RATIFICATION • formal commitment by a member State to be bound by the provisions of a Convention under international law • political decision • cannot involve reservations • consequences: 1.implementation of the Convention, both in law and in practice 2.exposure to supervisory mechanisms
Some ILS current issues • Discussion on a possible recommendation on HIV/AIDS • Project on economic dynamics of international labour standards
ILO SYSTEMS OF CONTROL regular system of supervision • based on the ratification of a Convention and a reporting obligation on the measures taken to give effect to the provisions of the instrument special systems of supervision • involve cases of specific allegations against a member State
REGULAR SYSTEM OF SUPERVISION • obligation to submit reports on the measures taken to give effect to the provisions of a ratified Convention, both in law and practice Article 22 of the ILO Constitution • obligation to send copies of the reports on ratified Conventions to the most representative workers’ and employers’ organizations Article 23, par. 2 of the ILO Constitution
PERIODICITY every 2 years for fundamental and priority Conventions • Freedom of Association and Protection of the Right to Organise Convention , 1948 (No. 87) • Right to Organise and Collective Bargaining Convention, 1949 (No. 98) • Forced Labour Convention, 1930 (No. 29) • Abolition of Forced Labour Convention, 1957 (No. 105) • Equal Remuneration Convention, 1951 (No. 100) • Discrimination (Employment and Occupation) Convention, 1958 (No. 111) • Minimum Age Convention, 1973 (No. 138) • Worst Forms of Child Labour Convention, 1999 (No. 182) • Employment Policy Convention, 1964 (No. 122) • Labour Inspection Convention, 1947 (No. 81) • Labour Inspection (Agriculture) Convention, 1969 (No. 129) • Tripartite Consultation (International Labour Standards) Convention, 1976 (No. 144) every 5 years for other Conventions
COMMITTEE OF EXPERTS ON THE APPLICATION OF CONVENTIONS AND RECOMMENDATIONS 20 persons • with eminent qualifications in the legal or social fields • appointed by the Governing Body upon proposal made by the Director-General • appointed for 3 year term, being renewable • independent, impartial and objectives characteristics • decisions taken unanimously, although majority required • sittings held in private • documentary evidence
TRIPARTITE CONFERENCE COMMITTE ON THE APPLICATION OF STANDARDS usually well over 150 members • from the three groups of delegates and advisers characteristics • specially established to examine and discuss the CEACR’s Report • decisions taken by consensus, although voting required • provides opportunity for direct international dialogue on the implementation of ILS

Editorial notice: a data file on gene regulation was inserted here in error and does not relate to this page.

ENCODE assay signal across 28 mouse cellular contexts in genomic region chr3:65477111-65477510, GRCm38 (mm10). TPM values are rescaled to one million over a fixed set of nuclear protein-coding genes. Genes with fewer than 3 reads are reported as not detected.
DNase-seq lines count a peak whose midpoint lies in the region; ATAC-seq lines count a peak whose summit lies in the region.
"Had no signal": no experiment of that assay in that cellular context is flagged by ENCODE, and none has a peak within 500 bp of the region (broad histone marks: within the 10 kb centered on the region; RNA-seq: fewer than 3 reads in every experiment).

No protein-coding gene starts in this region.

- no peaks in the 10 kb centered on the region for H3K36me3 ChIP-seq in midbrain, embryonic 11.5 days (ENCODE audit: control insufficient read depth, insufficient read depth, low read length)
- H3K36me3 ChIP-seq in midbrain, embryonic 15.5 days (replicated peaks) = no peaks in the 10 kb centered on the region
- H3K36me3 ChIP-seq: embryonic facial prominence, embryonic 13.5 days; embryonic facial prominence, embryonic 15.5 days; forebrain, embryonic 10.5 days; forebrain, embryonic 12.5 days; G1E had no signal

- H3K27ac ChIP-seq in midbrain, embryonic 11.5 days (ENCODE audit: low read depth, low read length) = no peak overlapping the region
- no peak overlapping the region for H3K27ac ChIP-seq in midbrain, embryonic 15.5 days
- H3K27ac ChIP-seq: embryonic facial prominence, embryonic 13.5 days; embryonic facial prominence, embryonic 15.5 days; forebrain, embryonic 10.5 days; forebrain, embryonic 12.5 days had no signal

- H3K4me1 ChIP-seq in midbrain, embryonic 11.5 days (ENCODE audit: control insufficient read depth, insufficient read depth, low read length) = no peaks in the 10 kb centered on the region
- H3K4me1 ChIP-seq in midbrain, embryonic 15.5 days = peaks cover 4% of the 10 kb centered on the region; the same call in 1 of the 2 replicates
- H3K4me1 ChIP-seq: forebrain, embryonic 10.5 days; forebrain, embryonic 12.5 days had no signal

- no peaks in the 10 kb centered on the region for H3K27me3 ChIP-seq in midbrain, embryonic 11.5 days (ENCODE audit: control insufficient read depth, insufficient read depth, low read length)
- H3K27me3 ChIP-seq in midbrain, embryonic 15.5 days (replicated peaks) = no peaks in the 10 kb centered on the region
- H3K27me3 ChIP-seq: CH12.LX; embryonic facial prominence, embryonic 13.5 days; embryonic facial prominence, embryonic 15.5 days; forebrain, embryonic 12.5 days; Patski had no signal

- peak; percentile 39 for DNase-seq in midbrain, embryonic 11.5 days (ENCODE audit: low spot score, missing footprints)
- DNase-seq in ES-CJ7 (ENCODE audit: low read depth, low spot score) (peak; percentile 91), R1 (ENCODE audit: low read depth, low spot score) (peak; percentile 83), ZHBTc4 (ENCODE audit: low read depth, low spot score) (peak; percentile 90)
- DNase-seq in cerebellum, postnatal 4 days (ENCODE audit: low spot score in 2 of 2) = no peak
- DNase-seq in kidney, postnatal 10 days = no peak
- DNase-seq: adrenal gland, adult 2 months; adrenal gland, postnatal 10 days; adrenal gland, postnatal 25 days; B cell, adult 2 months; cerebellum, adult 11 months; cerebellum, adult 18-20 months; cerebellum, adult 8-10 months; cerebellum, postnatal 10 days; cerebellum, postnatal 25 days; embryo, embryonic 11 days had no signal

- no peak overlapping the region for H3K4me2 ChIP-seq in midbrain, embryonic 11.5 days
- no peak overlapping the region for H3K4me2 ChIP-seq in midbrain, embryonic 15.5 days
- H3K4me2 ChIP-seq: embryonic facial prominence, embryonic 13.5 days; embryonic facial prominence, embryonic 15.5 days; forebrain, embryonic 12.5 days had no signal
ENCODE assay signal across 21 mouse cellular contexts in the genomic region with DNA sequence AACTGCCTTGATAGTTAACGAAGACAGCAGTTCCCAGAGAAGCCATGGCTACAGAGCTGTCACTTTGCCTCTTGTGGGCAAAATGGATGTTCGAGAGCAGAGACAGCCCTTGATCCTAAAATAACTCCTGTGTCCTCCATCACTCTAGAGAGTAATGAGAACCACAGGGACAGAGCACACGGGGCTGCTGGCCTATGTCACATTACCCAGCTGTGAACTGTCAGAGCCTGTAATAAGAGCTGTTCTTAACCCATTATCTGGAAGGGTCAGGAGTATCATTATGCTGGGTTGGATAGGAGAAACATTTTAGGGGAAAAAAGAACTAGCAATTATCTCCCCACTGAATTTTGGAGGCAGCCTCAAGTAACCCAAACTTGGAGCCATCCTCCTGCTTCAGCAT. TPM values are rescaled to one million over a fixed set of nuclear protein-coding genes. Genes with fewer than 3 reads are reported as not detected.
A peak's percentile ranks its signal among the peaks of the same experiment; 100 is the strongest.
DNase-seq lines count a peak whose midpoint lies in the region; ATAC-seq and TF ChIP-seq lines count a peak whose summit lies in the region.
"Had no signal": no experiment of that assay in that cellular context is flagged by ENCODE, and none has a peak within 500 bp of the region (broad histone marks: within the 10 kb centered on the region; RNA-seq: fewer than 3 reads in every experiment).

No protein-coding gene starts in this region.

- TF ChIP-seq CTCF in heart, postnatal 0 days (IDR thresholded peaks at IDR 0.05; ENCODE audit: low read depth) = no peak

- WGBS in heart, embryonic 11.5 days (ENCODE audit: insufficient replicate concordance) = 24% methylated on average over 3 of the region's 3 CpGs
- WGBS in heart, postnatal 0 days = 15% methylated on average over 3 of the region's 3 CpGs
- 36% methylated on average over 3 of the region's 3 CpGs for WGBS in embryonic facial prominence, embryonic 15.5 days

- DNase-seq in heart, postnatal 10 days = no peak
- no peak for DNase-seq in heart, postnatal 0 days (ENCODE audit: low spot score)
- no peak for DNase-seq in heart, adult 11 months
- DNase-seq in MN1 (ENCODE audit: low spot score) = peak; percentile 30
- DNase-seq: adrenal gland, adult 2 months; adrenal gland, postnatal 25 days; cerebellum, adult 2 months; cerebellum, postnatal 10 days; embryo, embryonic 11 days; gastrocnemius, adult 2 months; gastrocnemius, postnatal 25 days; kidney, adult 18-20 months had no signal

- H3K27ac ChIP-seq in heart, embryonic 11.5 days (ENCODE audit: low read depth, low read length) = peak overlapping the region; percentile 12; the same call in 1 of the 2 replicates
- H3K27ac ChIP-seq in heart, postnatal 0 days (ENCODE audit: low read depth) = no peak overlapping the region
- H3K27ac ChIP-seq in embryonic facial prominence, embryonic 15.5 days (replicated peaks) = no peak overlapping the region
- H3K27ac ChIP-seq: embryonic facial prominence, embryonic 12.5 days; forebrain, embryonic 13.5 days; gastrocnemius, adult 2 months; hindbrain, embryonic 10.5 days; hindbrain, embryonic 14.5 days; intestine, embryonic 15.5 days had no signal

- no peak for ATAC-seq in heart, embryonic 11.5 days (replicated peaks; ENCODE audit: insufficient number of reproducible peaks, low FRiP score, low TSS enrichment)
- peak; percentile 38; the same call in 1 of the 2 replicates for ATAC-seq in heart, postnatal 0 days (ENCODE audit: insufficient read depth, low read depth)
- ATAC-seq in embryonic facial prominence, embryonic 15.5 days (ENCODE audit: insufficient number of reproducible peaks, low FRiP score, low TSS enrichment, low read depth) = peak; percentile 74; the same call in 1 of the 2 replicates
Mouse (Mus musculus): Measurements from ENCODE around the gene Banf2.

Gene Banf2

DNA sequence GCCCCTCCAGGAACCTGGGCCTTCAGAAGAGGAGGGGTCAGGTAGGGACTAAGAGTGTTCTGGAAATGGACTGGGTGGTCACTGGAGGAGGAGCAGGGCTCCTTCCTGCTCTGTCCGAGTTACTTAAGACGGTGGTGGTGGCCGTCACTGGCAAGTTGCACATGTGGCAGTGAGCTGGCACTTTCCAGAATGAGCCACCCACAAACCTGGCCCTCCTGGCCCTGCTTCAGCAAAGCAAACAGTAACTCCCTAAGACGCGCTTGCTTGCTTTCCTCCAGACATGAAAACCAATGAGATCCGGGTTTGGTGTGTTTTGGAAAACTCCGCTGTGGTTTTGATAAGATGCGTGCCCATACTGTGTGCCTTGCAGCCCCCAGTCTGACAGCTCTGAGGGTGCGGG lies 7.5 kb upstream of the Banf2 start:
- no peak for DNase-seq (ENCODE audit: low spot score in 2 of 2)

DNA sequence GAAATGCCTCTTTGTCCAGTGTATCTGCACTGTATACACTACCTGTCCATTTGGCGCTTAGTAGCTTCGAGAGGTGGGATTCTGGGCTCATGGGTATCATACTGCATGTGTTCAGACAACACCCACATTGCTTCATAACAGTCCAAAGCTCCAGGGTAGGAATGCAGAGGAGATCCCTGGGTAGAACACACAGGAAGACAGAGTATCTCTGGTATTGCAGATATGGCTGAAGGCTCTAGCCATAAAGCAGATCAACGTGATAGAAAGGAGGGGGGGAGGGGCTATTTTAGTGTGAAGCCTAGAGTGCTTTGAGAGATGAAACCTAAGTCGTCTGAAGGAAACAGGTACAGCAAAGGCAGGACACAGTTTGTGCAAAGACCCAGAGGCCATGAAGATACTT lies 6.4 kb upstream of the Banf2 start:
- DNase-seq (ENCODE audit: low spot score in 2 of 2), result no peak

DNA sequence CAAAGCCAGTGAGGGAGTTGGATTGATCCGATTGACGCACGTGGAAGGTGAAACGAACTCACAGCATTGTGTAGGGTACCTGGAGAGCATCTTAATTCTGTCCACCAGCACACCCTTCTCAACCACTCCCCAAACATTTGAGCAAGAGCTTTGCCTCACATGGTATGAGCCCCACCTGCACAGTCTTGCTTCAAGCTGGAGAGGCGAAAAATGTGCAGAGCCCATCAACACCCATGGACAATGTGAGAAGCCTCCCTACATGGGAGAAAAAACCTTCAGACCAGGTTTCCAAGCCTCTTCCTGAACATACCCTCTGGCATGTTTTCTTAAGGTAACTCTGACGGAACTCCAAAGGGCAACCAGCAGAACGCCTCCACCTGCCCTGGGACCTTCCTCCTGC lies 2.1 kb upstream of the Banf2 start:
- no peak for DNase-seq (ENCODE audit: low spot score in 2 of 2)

PROCEDURE Governments’ information and reports Social partners’ comments 1st June – 1st September INTERNATIONAL LABOUR OFFICE COMMITTEE OF EXPERTS THE APPLICATION OF CONVENTIONS AND RECOMMENDATIONS November Direct requests sent to the government and the social partners in the country concerned February Observations published in its Report March CONFERENCE COMMITTEE ON THE APPLICATION STANDARDS June Report submitted to the plenary sitting of the INTERNATIONAL LABOUR CONFERENCE
SPECIAL SUPERVISORY MACHINERY representations articles 24 and 25 of the ILO Constitution complaints articles 26 to 29 and 31 to 34 of the ILO Constitution • both require that the Convention concerned be ratified freedom of association procedure • allegations may be brought against member States even if they have not ratified the Convention concerned
CONDITIONS OF RECEIVABILITY OF THE REPRESENTATION the representation must: • be in writing • emanate from an industrial organization of workers or employers • specifically refer to article 24 of the ILO Constitution • concern a member of the ILO • refer to a ratified Convention • indicate in what respect the member has not ensured the effective observance of the Convention within its jurisdiction
REPRESENTATION PROCEDURE (ART. 24) Workers’ or employers’ organization INTERNATIONAL LABOUR OFFICE COMMITTEE ON FOA if the representation Involves FOA GOVERNING BODY decision on receivability TRIPARTITE AD HOC COMMITTEE report with conclusions and recommendations GOVERNING BODY report examination and deliberation decides whether to publish the representation and any government reply decision communicated to the organization and government concerned
COMPLAINT PROCEDURE (ART. 26) Any ratifying member State Governing Body International Labour Conference delegate GOVERNING BODY COMMISSION OF INQUIRY report including conclusions and recommendations GOVERNING BODY If the government implements the recommendations If the government does not accepts the recommendations CEACR/CFA/ILC follows-up on the implementation of the recommendations may refer the complaint to the ICJ for a final decision